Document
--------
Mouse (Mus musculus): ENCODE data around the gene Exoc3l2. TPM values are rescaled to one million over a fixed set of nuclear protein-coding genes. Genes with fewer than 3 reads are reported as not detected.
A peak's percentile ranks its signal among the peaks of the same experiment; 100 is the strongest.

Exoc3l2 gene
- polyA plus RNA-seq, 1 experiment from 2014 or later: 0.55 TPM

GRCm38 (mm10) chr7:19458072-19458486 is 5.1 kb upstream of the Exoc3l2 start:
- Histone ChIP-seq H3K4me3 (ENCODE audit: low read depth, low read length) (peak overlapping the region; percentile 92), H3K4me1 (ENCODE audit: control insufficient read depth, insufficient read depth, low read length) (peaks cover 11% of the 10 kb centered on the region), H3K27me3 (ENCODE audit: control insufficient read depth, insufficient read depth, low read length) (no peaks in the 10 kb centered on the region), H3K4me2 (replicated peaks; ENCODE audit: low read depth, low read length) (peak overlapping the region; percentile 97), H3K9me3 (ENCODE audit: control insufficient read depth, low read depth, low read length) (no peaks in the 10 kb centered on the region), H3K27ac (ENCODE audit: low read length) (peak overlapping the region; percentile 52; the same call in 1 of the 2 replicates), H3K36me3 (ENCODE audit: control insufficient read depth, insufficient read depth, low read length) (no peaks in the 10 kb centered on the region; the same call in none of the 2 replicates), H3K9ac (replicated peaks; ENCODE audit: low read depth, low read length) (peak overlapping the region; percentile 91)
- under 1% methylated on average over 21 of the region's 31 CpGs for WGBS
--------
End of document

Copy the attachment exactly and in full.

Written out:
Mouse (Mus musculus): ENCODE data around the gene Exoc3l2. TPM values are rescaled to one million over a fixed set of nuclear protein-coding genes. Genes with fewer than 3 reads are reported as not detected.
A peak's percentile ranks its signal among the peaks of the same experiment; 100 is the strongest.

Exoc3l2 gene
- polyA plus RNA-seq, 1 experiment from 2014 or later: 0.55 TPM

GRCm38 (mm10) chr7:19458072-19458486 is 5.1 kb upstream of the Exoc3l2 start:
- Histone ChIP-seq H3K4me3 (ENCODE audit: low read depth, low read length) (peak overlapping the region; percentile 92), H3K4me1 (ENCODE audit: control insufficient read depth, insufficient read depth, low read length) (peaks cover 11% of the 10 kb centered on the region), H3K27me3 (ENCODE audit: control insufficient read depth, insufficient read depth, low read length) (no peaks in the 10 kb centered on the region), H3K4me2 (replicated peaks; ENCODE audit: low read depth, low read length) (peak overlapping the region; percentile 97), H3K9me3 (ENCODE audit: control insufficient read depth, low read depth, low read length) (no peaks in the 10 kb centered on the region), H3K27ac (ENCODE audit: low read length) (peak overlapping the region; percentile 52; the same call in 1 of the 2 replicates), H3K36me3 (ENCODE audit: control insufficient read depth, insufficient read depth, low read length) (no peaks in the 10 kb centered on the region; the same call in none of the 2 replicates), H3K9ac (replicated peaks; ENCODE audit: low read depth, low read length) (peak overlapping the region; percentile 91)
- under 1% methylated on average over 21 of the region's 31 CpGs for WGBS